Composition of inventor teams and technological progress – The role of collaboration between academia and industry

By Friedrich Dornbusch and Peter Neuhäusler. Research Policy, Volume 44, Issue 7, Pages 1360–1375, 2015.

Abstract: « It is generally claimed that universities provide the scientific basis for future technological progress. Still, empirical evidence of the impact of direct links between universities and firms remains weak and is often inconsistent. This paper aims at contributing to the literature by analyzing how direct academic involvement affects the output of inventive activities of research teams with different organizational backgrounds. By applying a unique dataset of German academic and corporate patents, we find that boundary-spanning knowledge production with academic inventors raises the innovative performance of SMEs and MNEs. Finally, in line with previous research, the results generally indicate a limiting effect of geographical proximity, while teams with academic involvement appear to be less affected.» [ABSTRACT FROM AUTHORS]


Proximity and Innovation: From Statics to Dynamics

By : Pierre-Alexandre Balland, Ron Boschmaa and Koen Frenken. Regional Studies, Volume 49, Issue 6, Pages 907-920, 2015.

Abstract: « Despite theoretical and empirical advances, the proximity framework has remained essentially static. A dynamic extension of the proximity framework is proposed that accounts for co-evolutionary dynamics between knowledge networking and proximity. For each proximity dimension, how proximities might increase over time as a result of past knowledge ties is described. These dynamics are captured through the processes of learning (cognitive proximity), integration (organizational proximity), decoupling (social proximity), institutionalization (institutional proximity), and agglomeration (geographical proximity). The paper ends with a discussion of several avenues for future research on the dynamics of knowledge networking and proximity.» [ABSTRACT FROM AUTHORS]


The Co-evolution of Proximities – A Network Level Study

By : Tom Broekel. Regional Studies, Volume 49, Issue 6, Pages 921-935, 2015.

Abstract: « Little is known about how network structures and proximity relations between linked actors evolve over time. This paper argues that a number of networks’ internal proximity structures are interrelated, which may give rise to specific types of co-evolution dynamics. An empirical investigation tests these arguments using information on the evolution of 280 networks of subsidized research and development (R&D) collaboration in Germany. The empirical findings clearly confirm the existence of systematic and dynamic interrelatedness between proximities. In this way, the paper underlines the need to consider such relations when investigating the evolution of knowledge networks.» [ABSTRACT FROM AUTHOR]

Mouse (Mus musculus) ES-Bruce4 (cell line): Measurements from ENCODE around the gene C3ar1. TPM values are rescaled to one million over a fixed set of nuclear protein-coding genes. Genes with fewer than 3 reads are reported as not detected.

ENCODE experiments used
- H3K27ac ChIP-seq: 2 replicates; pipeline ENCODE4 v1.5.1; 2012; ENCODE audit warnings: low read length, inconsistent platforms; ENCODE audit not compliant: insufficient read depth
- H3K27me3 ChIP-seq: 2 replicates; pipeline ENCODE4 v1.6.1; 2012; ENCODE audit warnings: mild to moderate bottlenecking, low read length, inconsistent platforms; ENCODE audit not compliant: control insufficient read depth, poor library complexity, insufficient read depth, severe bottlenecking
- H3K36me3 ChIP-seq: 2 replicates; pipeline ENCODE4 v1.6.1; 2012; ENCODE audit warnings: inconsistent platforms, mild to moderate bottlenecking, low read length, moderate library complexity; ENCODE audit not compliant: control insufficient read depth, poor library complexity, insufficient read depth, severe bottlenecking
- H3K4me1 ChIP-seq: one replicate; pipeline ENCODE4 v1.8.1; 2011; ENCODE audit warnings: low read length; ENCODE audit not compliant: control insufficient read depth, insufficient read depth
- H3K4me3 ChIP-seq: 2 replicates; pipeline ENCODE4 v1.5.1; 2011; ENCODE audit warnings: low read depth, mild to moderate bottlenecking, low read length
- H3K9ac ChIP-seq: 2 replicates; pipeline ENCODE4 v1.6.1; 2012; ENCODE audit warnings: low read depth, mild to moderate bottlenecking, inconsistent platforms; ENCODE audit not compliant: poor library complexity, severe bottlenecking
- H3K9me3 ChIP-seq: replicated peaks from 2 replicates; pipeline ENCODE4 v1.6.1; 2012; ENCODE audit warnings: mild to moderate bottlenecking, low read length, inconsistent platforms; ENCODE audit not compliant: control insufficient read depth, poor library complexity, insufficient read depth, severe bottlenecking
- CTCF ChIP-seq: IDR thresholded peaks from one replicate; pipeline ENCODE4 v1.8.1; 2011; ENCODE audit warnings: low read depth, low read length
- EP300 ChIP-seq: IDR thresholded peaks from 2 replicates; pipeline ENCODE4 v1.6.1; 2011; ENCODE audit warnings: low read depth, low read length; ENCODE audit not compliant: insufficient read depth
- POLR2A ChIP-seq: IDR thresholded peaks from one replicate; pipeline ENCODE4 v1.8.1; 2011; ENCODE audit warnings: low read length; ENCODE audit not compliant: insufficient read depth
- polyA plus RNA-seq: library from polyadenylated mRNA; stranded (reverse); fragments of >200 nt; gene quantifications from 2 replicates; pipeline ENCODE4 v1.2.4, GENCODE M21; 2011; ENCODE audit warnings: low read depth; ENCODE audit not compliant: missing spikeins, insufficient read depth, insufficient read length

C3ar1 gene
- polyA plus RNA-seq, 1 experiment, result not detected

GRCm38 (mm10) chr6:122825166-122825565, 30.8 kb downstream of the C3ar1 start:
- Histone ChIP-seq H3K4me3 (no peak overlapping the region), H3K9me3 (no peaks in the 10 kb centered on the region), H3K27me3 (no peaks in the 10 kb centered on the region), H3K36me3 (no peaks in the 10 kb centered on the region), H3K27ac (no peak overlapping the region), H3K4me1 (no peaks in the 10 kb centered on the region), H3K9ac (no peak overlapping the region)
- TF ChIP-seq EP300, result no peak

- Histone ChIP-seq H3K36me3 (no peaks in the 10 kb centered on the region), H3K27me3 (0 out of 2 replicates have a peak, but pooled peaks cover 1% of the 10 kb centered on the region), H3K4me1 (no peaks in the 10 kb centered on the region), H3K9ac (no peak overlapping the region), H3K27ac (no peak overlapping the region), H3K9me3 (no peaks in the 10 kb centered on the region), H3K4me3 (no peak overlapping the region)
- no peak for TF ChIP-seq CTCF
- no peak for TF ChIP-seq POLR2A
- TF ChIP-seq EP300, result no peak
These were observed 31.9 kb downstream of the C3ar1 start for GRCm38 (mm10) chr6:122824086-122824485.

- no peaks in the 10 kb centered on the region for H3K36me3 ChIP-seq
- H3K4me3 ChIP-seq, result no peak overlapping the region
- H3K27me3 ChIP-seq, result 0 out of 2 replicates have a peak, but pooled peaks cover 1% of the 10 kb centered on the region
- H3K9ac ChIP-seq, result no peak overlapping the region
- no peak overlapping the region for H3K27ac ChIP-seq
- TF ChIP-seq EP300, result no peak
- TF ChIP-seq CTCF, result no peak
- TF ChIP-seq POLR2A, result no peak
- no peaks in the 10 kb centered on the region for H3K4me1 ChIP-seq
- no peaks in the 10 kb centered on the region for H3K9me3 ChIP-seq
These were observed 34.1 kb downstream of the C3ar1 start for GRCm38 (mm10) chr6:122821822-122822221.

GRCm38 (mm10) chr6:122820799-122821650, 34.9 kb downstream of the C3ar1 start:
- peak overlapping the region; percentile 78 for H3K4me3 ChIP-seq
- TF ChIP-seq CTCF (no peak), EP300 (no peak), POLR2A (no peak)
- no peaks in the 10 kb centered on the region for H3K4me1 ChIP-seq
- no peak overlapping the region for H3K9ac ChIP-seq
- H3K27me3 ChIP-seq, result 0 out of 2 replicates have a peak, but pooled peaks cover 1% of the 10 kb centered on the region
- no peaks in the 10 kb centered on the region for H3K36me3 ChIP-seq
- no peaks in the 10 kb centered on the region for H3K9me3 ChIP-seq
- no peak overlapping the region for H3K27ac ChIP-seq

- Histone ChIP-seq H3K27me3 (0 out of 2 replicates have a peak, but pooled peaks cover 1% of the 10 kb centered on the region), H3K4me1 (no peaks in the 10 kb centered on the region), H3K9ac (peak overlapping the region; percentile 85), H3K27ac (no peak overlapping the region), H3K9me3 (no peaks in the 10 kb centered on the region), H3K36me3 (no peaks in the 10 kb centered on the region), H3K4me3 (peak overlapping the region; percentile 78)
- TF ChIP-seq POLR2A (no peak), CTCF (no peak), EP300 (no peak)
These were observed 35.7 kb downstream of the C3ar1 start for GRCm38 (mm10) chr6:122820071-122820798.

Understanding the emergence of new science and technology policies: Policy entrepreneurship, agenda setting and the development of the European Framework Programme

By Jakob Edler and Andrew D. James. Research Policy, Volume 44, Issue 6, Pages 1252–1265, 2015.

Abstract: « We utilise conceptual frameworks from political science on agenda setting, policy entrepreneurship and the role of the European Commission to understand the emergence of a new research theme (security) under the Seventh Framework Programme. We open-up the “black box” of the European Commission and in so doing examine the controversies that emerged within the Commission as well as the critical role of mid-ranking officials in identifying and utilising a political window of opportunity provided by the 9/11 attacks on the United States. We emphasise ambiguity as a key feature in the complex process of framing and mobilisation and develop the idea of ambiguity as a multi-dimensional and dynamic phenomenon that changes its nature and function over the different stages of the agenda setting process. We argue that the understanding of science and technology policy making can benefit by applying this agenda setting approach and its emphasis on the origins of policy, the agenda setting process and the role of policy entrepreneurship.» [ABSTRACT FROM AUTHORS]